1 Inspired by the cucumber trellises we built in my vegetable greenhouse, I wanted to created similar structures for my peas in the outdoor vegetable garden by the chicken coops.
2 Here are the cucumber trellises we put together in January - stand-alone frames, with one side slanted to a 45-degree angle, covered with fencing. Their purpose is to allow the vines to grow on the diagonal side, so cucumbers could hang through the holes for easy harvesting.
3 In previous seasons, we planted peas along the inside walls of the vegetable garden, so they could grow up the fence.
4 A trellis for growing peas would be the same concept with a slightly modified look. For our projects, I always encourage the use of materials we already have on hand. Chhiring was able to find suitable branches in the woodland that would work for the new pea trellis frames.
5 It was important for the posts to be very strong and secure, so they could support the weight of the vines, a good, prolific harvest, and any strong winds we may get during the growing season.
6 We also use a lot of jute twine for many of our outdoor projects.
7 To start, Chhiring tied some twine from one end of the fenced-in garden to the other, so all the uprights would be level with the garden's fenced perimeter.
8 Chhiring measures the space between each angled pair of wooden supports. At the base, they are all a little more than two-feet apart. These branches would be positioned to slant slightly so they crisscrossed at the top.
9 Chhiring digs all the holes with a post hole digger - about two feet down, so each support is really secure.
10 A tamping bar is used to compact the soil in each of the holes.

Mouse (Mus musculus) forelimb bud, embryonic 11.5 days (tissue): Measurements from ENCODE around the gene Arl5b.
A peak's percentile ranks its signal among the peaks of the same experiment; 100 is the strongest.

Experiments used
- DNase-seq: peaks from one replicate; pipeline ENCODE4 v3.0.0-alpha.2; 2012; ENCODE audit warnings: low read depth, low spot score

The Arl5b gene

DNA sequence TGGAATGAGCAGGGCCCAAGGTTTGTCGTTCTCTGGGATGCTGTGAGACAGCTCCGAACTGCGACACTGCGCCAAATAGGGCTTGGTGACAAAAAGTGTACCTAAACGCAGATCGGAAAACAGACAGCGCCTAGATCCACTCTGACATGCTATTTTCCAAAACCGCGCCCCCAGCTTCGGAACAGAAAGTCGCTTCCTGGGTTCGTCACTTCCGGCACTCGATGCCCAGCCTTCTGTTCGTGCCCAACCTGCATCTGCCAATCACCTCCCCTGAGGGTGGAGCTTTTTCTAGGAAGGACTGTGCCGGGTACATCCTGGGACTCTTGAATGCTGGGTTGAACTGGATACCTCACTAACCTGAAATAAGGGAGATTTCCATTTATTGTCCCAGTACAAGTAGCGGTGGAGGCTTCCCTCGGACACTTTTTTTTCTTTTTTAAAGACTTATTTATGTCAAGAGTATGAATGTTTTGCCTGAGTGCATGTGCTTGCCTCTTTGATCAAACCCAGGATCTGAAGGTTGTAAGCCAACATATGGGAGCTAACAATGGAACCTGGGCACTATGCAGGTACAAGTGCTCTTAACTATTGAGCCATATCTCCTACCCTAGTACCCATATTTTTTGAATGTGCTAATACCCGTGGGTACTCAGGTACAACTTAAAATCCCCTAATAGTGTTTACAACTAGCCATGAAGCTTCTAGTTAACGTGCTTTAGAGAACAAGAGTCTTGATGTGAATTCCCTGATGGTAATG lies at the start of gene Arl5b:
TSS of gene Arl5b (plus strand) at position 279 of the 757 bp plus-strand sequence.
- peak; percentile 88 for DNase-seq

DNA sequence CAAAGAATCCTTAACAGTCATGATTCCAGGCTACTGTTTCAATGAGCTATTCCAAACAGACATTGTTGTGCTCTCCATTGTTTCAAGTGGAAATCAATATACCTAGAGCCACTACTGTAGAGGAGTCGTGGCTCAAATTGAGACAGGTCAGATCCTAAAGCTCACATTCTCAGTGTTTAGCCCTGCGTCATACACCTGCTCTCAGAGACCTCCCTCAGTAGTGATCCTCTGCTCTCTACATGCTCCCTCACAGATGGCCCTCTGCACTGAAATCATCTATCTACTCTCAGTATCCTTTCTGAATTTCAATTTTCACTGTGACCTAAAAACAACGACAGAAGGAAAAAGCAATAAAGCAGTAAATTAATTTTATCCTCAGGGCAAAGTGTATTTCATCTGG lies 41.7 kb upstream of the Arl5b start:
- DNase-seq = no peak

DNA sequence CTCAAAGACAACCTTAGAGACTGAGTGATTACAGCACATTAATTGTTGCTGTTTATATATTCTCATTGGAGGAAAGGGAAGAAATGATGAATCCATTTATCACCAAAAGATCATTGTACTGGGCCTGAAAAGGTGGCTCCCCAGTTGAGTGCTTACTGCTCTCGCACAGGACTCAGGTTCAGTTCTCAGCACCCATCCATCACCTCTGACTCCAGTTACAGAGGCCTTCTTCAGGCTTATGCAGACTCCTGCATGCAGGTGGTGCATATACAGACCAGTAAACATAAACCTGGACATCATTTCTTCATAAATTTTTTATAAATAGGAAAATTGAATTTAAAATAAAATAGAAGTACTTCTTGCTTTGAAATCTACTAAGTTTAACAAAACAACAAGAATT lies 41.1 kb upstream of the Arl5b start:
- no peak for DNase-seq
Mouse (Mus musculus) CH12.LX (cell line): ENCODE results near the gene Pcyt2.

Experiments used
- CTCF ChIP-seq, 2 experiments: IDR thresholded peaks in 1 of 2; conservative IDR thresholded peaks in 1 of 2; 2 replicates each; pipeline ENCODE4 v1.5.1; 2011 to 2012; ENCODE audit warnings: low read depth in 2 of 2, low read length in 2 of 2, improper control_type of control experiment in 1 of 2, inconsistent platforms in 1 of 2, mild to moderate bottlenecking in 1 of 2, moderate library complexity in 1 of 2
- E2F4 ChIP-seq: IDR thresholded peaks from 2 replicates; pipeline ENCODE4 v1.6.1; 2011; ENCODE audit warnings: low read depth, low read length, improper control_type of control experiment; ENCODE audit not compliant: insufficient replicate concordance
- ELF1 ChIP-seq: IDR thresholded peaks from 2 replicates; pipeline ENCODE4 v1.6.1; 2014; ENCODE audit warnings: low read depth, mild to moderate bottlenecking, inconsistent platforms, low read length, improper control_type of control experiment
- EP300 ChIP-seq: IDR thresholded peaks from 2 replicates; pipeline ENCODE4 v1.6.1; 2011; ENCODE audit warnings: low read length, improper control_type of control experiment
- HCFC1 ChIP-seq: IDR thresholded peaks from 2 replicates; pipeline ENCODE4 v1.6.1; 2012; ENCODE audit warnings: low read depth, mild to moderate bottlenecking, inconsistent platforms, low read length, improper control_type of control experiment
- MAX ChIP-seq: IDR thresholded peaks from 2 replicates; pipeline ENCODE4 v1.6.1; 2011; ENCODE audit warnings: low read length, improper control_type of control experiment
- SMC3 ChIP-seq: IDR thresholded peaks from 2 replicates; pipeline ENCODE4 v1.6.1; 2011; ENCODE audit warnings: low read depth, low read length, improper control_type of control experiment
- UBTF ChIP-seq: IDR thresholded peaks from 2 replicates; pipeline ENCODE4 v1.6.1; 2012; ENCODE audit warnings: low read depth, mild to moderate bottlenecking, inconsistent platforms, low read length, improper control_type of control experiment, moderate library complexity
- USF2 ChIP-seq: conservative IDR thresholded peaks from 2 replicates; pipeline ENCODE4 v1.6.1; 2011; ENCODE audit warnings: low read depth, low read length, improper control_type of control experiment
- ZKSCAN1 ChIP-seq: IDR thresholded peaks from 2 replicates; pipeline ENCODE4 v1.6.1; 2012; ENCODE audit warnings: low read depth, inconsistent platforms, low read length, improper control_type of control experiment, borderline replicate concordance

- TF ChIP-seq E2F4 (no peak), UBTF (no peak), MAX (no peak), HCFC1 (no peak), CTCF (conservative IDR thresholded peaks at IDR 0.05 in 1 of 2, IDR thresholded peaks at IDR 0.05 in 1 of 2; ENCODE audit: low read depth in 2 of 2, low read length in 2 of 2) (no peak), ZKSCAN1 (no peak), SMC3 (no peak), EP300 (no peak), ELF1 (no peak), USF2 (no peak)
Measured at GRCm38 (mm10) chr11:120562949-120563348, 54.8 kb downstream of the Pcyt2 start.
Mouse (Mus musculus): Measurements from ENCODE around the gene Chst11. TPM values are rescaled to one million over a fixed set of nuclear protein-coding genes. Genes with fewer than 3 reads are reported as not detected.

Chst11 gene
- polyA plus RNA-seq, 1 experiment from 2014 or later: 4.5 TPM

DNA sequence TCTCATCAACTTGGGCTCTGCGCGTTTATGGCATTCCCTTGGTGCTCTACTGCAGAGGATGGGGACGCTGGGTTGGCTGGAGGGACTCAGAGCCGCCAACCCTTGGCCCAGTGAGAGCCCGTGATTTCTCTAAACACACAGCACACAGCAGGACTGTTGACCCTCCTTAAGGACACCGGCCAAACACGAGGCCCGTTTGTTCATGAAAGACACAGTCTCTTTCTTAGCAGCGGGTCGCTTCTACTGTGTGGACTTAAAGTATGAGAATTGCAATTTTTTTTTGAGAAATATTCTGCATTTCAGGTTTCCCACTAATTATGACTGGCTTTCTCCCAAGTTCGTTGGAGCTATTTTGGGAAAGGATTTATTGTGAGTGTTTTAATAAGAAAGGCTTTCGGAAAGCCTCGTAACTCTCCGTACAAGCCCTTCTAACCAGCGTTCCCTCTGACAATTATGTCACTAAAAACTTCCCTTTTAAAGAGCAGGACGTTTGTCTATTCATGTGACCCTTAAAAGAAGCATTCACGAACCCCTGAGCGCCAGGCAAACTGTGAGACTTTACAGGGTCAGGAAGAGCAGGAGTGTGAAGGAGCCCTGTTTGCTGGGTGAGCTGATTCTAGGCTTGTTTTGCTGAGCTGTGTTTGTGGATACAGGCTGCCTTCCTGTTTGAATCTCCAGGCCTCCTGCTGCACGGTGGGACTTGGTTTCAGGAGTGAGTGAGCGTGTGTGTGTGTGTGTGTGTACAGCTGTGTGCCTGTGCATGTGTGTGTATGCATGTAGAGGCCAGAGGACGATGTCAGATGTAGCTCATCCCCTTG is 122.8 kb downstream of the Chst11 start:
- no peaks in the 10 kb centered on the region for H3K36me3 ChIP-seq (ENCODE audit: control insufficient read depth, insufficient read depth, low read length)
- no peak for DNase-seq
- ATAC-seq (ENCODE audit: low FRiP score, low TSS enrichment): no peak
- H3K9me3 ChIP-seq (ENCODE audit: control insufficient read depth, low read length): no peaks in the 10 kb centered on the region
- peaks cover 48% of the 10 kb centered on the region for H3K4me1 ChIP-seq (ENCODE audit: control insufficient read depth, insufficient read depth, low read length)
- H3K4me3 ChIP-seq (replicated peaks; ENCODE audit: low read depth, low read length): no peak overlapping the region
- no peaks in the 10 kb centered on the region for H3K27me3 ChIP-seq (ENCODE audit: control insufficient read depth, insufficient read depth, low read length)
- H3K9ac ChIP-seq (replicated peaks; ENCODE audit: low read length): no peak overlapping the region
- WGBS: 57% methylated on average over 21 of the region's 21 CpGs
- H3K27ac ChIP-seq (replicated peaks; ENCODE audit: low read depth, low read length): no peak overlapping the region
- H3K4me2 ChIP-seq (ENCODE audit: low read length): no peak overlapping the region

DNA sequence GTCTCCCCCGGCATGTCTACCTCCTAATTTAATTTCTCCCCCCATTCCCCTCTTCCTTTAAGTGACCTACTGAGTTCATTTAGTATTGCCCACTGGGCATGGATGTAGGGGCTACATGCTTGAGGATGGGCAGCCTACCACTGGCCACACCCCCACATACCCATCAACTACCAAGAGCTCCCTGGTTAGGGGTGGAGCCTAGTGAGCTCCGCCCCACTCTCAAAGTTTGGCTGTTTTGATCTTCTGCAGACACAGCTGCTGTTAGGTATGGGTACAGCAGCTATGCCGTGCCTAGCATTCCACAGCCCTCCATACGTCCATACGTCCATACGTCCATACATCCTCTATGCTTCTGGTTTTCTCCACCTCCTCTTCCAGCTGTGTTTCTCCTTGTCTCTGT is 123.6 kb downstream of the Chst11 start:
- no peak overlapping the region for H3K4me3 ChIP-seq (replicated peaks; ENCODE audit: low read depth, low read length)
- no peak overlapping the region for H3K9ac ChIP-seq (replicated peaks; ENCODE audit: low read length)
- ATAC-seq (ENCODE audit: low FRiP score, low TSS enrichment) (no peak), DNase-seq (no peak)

11 Each branch is measured to accommodate the length to be buried.
12 Here are two supports at the base of one of the trellises.
13 These wood branches will anchor the trellises. They are about 10-feet apart.
14 The wooden supports were tied together using twine.
15 Chhiring did the same process for seven-trellises along the length of the garden.
16 Notches from the crisscrossed branches served as cradles for a horizontal branch to sit on top.
17 Chhiring secured horizontal bars along the entire length of the trellises.
18 The horizontal pieces were also attached and secured to the uprights using jute twine.
19 In between the pieces of wood, Chhiring uses 10-foot long lengths of bamboo. We already have a supply of bamboo, so it made sense to reuse and repurpose them.
20 Two pairs of bamboo rods were equally spaced and positioned between each pair of wooden supports.
21 Chairing then tied the bamboo poles securely to the horizontal branches.
22 Each of the wooden branches has a two to four-inch radius, and all the branches were tied securely - Chhiring made sure of it.
23 Chhiring continued to tie the pieces together.
24 This is how it looks after all the pieces of the frame were connected.
25 Chhiring trimmed the tops of the wood and bamboo uprights, so they were all the same height - about 10-feet. The next process was to secure the netting.
26 The netting is strong enough to support the weight of hanging vegetables, and soft enough not to cut the delicate vines.
27 The holes of the netting were also wide enough to accommodate the growing plants.
28 Using a staple gun, Chhiring affixed the netting taut over the trellis frame.
29 Chhiring stapled the nets several times along each wooden branch support.
30 To support the net even more, Chhiring used zip ties to attached the net to the bamboo - two zip ties to each bamboo pole.
31 Chhiring trimmed the netting at one end of the trellis frame.
32 Then, Chhiring prepared the netting for the other side. It is the same netting we use to cover my American boxwood each winter.
33 He stapled it at one end, and draped it across the entire length of the trellises.
34 The netting was long enough to reach the other side in one piece. Animal fence netting is available at The Home Depot and at other garden centers.
35 Chhiring trimmed it once again at the other end of the frame.
36 And, stapled the netting to the wooden supports.
37 Chhiring stapled the netting to the horizontal bar.
38 The net was now taut and secure on both sides.
39 And, he trimmed the top of the net so it was even and tidy. The trellises were complete!
40 It looks great, Chhiring - thank you! We're ready to plant some peas. I will share that process with you on Monday.